Bitsui: The Apollonian impulse to order probably occurs in the book’s revisions. The poems spilled forth in stages. There wasn’t a moment when the poem’s sections remained within any one house. They were always appearing in different parts of an invisible map, like sonar, and all I had to do was hold a bucket out and catch what few drops I could get. The process at times was much like attempting to control my dad’s roping horse during my childhood when I’d ride out alone to the valley behind the mesa north of our family’s settlement. The horse didn’t much see me as an authority figure and would hoof the dry earth thunderously, with his ears flicking crazily after several miles. Eventually, it broke for home and bolted back at high speed toward my family’s settlement. During these moments all I could do was release and trust that this horse knew what it was doing. It did, however, a few times, menacingly duck underneath low lying juniper branches, I believe, to scratch off some itchy spot of a young boy clinging onto its back for dear life.
Nelson: Flood Song has a lot of indigenous iconography juxtaposed with contemporary urban imagery: corn, drum, and bird wing paired with gasoline, television, and alarm clock. Is it overly dramatic to say that Flood Song is about surviving in the aftermath of the collision of two worlds?
Bitsui: The book is one collision in a long history of collisions. Certainly, as I get older, I’m more aware of how perspectives are shaped by environments. I am also aware of how I’ve been imprinted and/or mapped by my own cultural perspective, and how quickly that perspective has also changed in my lifetime. This experience is not solely my own, we all have to face such breakthroughs as living beings; I just happen to be going through this experience with a pen and/or laptop in hand. As a poet, I can only hope that I’m just writing poems that appear to witness such things.
The iconographies in the book all share a type of symbiotic relationship with each other. This activity is very much akin to the way I perceive the world to be. There isn’t much space for things to exist in secular environments. Everything is tunneling toward one big globular exposition, but even that destination is unknowable for now. It appears to me that the poem, as apparatus, adjusts such climates in its zone of sight to give the reader a more condensed sense of knowing, or an entrance to what knowledge is being revealed within its framing.
Nelson: Are you optimistic about the continuation of your cultural heritage?
Bitsui: Yes, quite so. At times I feel a sense of urgency to maintain it in its “traditional” form, but then I realize that what I view as traditional Navajo culture is somehow framed within an early twentieth-century context. The core of Navajo philosophy and culture continues to be practiced today in many communities on the Navajo Reservation. Our language is perhaps in danger of being lost with every new generation, but I feel there is a collective sense of awareness among many in my community that language is becoming increasingly important. In my family, the youth, beginning with the generation born in 80’s, are seemingly more communicative in English than in Navajo; though they understand the words and may have a base vocabulary, Navajo perhaps doesn’t seem to be as necessary because the majority of people within the family home are bilingual speakers.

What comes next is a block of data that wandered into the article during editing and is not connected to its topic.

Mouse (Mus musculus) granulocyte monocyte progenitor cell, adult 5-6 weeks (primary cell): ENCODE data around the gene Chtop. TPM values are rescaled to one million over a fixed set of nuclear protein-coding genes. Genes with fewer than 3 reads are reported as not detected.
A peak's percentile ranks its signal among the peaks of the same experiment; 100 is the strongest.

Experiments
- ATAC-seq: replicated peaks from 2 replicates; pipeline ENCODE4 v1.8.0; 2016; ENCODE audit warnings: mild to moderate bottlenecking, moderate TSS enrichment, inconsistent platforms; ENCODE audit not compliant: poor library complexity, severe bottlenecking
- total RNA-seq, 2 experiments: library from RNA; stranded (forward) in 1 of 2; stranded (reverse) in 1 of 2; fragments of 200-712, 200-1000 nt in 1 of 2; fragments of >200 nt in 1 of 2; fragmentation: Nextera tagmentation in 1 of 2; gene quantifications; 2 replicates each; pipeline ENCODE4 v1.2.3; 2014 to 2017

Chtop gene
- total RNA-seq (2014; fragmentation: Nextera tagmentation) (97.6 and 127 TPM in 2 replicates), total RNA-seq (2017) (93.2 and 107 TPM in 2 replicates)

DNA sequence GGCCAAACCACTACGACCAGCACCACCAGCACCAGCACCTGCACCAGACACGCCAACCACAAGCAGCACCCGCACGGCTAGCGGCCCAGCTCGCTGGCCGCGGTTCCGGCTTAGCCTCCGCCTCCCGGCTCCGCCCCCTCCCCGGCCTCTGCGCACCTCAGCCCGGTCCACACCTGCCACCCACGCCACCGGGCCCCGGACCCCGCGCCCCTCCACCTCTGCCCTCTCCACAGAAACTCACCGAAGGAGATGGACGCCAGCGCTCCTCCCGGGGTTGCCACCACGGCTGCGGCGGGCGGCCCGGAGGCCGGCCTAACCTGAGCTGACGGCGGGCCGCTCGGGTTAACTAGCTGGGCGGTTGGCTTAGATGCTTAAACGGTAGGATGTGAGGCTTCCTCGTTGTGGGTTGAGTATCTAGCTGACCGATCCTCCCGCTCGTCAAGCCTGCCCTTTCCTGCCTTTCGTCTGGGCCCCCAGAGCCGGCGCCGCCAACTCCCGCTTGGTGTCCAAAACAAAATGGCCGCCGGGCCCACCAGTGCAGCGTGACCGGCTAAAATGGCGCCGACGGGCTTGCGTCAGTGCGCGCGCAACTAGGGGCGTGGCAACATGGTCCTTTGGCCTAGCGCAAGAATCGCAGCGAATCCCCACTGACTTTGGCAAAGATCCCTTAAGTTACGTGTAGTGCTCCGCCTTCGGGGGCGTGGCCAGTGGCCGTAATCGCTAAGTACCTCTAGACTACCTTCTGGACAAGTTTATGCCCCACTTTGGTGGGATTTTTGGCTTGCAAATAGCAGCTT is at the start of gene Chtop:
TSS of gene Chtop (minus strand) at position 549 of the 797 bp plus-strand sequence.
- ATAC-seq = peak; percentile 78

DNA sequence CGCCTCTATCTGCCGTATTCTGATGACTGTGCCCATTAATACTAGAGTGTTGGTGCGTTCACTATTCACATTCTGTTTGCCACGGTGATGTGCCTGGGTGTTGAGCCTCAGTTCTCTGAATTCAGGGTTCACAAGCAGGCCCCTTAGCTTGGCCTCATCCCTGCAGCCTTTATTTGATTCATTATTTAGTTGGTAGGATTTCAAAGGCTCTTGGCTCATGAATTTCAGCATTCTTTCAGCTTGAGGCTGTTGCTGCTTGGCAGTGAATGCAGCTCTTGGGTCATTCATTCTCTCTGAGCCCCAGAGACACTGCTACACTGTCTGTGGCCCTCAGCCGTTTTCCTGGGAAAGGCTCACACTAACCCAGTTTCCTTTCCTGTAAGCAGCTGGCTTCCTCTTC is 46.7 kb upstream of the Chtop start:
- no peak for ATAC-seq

I sometimes wonder if others in their generation have ever had one-on-one conversations with people like my ninety-year old paternal grandmother, who doesn’t speak any English at all. I’ve been lucky to have such moments with her. She gives me the local news when I go home, or asks about places I’ve traveled, new things that I might have seen. Lately, her stories are tinged with a kind of sadness, only because many people of her generation have and are passing on. Other times, I’m able to ask her about the history of my family, of how we came be in that corner of Dine’tah. She has an incredible sense of humor, and I love to tease her and see her smile.
As my generation moves forward, I hope we are able to honor the legacy of our grandparents and continue their stories for future generations. It is easy to Americanize one’s identity because it’s all around us all the time. It’s probably less easy to maintain a language—in any true form—that is slowly being replaced by another one, but I am hopeful that we’ll be able to create new opportunities for our language to continue to be practiced on a daily level and in all aspects of Navajo and North American Indigenous life. Personally, as a poet, I certainly could write more poems or stories in Navajo. It’s an obvious direction for me, and a way to see into new dimensions of Navajo worldview and thought. It will happen with time.
Nelson: “I map a shrinking map”—can this be taken as a sort of artist’s statement?
Bitsui: The vastness of place is certainly interrupted by the collisions of paradoxes, so I would probably say that it’s safe to render that line as an artistic statement for this book.